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FARE-talk is to provide an enduring conversation about contemporary topics relevant to food, agricultural, and resource economics.

Farm Succession Planning: Reflections and Suggestions - May 11th, 2012


Brady Deaton Jr.: Welcome to FARE Talk, where we set out to provide enduring discussions on contemporary topics relevant to our economy with particular emphasis on food, agriculture, and the environment. My name is Brady Deaton, Jr. of The Department of Food, Agriculture, and Resource Economics at The University of Guelph. I'll be your host. My guest today is Jennifer Stevenson, she works for The Ontario Ministry of Agriculture, Food, and Rural Affairs as The Business Finance Program Lead. She is very involved in supporting farm tax and business seminars, as well as ongoing efforts to enhance the capacity of farmers to develop succession plans. Jennifer, welcome to FARE Talk.


Jennifer S.: Thank you.


Brady: I recently heard you speak in Fergus about succession planning, particularly as it relates to the agriculture sector, and it was really interesting to me. I hadn't read that much research on it, but I was aware of the issue, and I was hoping that we could explore that in today's conversation. So, just to kind of get the ball rolling, talk to me a little bit about your role with the ministry in looking at succession planning?


Jennifer: Actually it's a recent role that I've taken on, as one of my colleagues went to a different role. But what I'm seeing in talking with producers and producer groups, is that succession planning is definitely top of mind. There's a lot of concerns, and there's concerns most on the technical side, because there's obviously some tax implications, but also on the human dynamics side.

A lot of people have, shall we say, a reluctance to talk about the human dynamics problem. So what I try to do is demystify that, bring it right out on the table, let's talk about it, and having them recognize that they all really share the same kind of problems, and also to find some solutions, maybe sometimes some out of the box solutions, to those problems.


Brady: Breaking down this whole idea of succession planning, when I hear it talked about and when you talked about it, there always seems to be two kind of components to it. The succession planning, which is about the business of farming, and passing that to the next generation, and the estate planning. Are those important or what do I need to understand about those two?


Jennifer: Yeah. I don't know if you remember when I actually gave that seminar, but one of the things I said right off the top is you've got to separate wealth from income, because the thing about farming is that most farmers actually live where they work. So, their wealth is actually tied up into their business, as well as their home, and a lot of that wealth has been accumulated on what I call an emotional basis. Meaning, that's where you've raised your kids, that's home, that's comfort.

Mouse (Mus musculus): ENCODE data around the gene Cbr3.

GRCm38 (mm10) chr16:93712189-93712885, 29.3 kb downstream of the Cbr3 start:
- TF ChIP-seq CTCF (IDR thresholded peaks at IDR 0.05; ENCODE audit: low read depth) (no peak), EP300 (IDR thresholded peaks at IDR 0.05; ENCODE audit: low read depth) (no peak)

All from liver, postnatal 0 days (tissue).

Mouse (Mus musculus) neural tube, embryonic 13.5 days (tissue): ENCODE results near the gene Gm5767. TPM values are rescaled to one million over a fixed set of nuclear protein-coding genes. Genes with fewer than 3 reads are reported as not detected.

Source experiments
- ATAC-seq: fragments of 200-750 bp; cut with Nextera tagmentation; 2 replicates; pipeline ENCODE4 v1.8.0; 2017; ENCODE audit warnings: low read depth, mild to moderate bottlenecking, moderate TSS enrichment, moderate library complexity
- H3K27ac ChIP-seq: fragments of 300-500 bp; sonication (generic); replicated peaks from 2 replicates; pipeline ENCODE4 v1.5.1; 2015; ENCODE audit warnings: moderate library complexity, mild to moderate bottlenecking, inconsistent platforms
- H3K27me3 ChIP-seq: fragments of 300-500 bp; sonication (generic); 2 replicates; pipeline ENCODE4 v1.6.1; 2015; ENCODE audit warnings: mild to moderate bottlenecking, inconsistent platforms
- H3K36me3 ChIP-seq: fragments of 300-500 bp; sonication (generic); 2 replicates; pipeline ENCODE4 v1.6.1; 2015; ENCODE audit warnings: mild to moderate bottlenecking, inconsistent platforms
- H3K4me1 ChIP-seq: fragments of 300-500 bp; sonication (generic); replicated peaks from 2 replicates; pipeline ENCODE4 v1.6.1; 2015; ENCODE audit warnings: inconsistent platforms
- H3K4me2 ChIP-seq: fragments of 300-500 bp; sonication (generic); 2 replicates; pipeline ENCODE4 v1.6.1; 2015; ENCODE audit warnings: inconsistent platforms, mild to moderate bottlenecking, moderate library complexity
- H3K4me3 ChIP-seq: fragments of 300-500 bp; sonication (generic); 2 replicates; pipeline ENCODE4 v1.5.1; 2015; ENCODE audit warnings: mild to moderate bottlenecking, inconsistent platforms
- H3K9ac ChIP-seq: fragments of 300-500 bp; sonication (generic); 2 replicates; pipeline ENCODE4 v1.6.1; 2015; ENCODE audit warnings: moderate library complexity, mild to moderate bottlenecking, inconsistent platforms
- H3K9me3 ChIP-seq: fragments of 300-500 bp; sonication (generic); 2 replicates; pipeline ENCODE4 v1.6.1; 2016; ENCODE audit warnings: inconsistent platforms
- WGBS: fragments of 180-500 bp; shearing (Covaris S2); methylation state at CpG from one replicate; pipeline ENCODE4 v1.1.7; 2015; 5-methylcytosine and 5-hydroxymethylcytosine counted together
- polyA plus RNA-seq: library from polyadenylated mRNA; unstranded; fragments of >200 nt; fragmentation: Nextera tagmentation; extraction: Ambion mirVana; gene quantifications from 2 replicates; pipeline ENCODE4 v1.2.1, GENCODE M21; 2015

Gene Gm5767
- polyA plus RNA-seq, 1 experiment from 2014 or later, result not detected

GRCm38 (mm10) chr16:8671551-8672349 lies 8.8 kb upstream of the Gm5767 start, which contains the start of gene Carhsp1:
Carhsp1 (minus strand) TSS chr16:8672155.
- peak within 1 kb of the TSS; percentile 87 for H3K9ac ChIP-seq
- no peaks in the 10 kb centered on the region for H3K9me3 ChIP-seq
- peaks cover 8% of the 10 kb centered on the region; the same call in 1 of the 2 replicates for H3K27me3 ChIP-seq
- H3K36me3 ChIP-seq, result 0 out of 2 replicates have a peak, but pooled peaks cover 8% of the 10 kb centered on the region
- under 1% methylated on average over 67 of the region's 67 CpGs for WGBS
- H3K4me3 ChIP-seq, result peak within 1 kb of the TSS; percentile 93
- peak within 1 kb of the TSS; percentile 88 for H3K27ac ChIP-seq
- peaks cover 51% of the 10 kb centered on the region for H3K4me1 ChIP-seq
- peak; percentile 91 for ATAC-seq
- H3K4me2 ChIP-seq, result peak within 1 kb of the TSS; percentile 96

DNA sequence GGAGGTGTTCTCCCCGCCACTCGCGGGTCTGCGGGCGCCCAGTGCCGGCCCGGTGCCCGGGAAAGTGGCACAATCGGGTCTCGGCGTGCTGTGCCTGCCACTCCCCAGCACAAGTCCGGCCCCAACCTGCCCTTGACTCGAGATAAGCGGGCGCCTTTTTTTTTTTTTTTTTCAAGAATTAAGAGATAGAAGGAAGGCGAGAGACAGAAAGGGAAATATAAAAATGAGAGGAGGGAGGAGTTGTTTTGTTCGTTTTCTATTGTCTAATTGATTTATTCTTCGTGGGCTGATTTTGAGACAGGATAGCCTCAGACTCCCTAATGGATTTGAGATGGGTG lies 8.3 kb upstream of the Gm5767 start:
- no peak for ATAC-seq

So, what you have to do is be able to separate the business assets from those emotional or home type assets. Look at what's really generating income, as opposed to what's accumulating wealth over the course of the business? If you take a look at farm wealth in particular, I mean let's be honest here, we'll talk about land assets. They have tended to appreciate to a higher degree than has the S&P 500. So, there's been a fair accumulation of assets within the agricultural community.

So, you're talking about a substantial amount of wealth that's been accumulated, so when you're looking at the next generation coming in, you have to ask the question, "Are they ready to take over the wealth? Are they capable? Are they able to get financial backing?" Let's say from a traditional source, let's say from a financial institution like a bank or whatever. If they're not, what do you do? Are you able just to gift it? Or, do you have to look at some other scenarios? I think that's the big problem out there.


Brady: Right. So, I mean, and then that probably gets into the emotional sensitivity. If you think about a farmer thinking about a succession plan, but also thinking about how they're going to deal with their estate, or bequest their estate, and they're looking at land as you mentioned, as one of the big, if not the biggest item, they're often dealing with children that are both active potentially on the farm operation, but then often times a lot of children that aren't on the farm.


Jennifer: Well also, what you're talking about is protecting assets, because we take a look at the divorce rate of being 50%, they're also looking at protecting assets from divorce. I mean, let's be honest. If you've built up this emotional capital that you've put a lot of blood, sweat, and tears in over the years, it's really hard to envision that this is going to come apart.

So, you're absolutely right. There's a lot of investment, a lot of thinking, and some people just don't even want to deal with it. They just want to avoid thinking about it. But understanding that avoiding doesn't make the problem go away, so we have to try and think of a way to get people at the table talking about these issues honestly and openly. And also bringing their stakeholders within their family, and the potential stakeholders, so that they can put these issues or ideas in a gentle sort of way, but one that will get everybody not at a perfect result, because I understand that succession planning is not a perfect process, but at least something that a compromise that everyone can live with.


Brady: One of the issues that was brought up there was a great site and I'll provide a link to it. I'll provide a link to your sites on OMAFRA as well, as links to the site I'm about to mention, which is the [Burmont 00:05:43] Extension Program, but they talk about one important aspect of farm succession planning, is these farm business agreements which in one way or another have to account for the five Ds. Death, disaster, disability, divorce, and disagreement.